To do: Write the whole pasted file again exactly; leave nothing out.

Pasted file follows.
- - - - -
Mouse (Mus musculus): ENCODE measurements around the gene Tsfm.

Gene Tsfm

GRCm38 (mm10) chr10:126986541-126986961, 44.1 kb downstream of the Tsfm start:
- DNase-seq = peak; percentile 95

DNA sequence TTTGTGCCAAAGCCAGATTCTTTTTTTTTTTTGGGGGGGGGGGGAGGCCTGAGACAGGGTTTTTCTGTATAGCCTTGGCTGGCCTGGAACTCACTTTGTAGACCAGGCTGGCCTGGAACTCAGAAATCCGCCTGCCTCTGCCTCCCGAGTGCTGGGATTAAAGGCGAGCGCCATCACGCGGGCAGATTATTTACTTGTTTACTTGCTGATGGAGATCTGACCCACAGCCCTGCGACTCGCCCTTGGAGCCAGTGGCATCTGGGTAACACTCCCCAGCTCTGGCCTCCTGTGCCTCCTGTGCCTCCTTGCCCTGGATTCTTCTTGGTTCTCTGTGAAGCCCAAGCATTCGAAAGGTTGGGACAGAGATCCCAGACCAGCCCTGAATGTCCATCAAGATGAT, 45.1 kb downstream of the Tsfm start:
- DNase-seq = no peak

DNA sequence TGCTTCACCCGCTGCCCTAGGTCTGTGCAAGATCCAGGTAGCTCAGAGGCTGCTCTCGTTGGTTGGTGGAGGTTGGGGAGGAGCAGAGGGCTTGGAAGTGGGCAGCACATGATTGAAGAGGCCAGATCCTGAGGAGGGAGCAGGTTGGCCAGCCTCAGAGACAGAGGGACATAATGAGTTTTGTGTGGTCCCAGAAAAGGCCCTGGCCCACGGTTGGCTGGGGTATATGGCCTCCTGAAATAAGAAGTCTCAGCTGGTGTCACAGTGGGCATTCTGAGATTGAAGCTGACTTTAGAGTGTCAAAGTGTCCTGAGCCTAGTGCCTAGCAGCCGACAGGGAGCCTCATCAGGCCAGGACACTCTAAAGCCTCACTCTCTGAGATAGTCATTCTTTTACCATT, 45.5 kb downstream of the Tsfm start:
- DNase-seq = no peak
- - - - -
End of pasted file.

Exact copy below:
Mouse (Mus musculus): ENCODE measurements around the gene Tsfm.

Gene Tsfm

GRCm38 (mm10) chr10:126986541-126986961, 44.1 kb downstream of the Tsfm start:
- DNase-seq = peak; percentile 95

DNA sequence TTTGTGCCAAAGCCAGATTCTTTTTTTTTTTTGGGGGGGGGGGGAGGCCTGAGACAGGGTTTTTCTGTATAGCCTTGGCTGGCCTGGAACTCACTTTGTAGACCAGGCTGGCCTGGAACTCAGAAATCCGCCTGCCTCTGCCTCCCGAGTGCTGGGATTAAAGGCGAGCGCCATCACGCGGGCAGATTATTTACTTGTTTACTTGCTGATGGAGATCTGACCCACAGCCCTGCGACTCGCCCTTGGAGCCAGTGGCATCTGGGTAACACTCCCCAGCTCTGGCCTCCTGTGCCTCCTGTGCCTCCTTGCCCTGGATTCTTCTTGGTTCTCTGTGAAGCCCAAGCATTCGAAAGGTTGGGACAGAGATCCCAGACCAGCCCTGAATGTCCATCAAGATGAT, 45.1 kb downstream of the Tsfm start:
- DNase-seq = no peak

DNA sequence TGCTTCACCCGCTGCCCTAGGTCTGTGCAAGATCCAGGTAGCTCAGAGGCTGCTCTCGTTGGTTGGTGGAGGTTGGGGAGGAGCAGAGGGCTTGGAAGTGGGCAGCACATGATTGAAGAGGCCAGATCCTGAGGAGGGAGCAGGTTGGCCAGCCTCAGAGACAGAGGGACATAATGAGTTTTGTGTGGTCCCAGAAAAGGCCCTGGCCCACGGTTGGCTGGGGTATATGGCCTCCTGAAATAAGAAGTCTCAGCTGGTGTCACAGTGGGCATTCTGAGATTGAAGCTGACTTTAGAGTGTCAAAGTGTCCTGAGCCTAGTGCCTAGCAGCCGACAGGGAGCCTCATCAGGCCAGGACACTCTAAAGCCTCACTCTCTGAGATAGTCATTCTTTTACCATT, 45.5 kb downstream of the Tsfm start:
- DNase-seq = no peak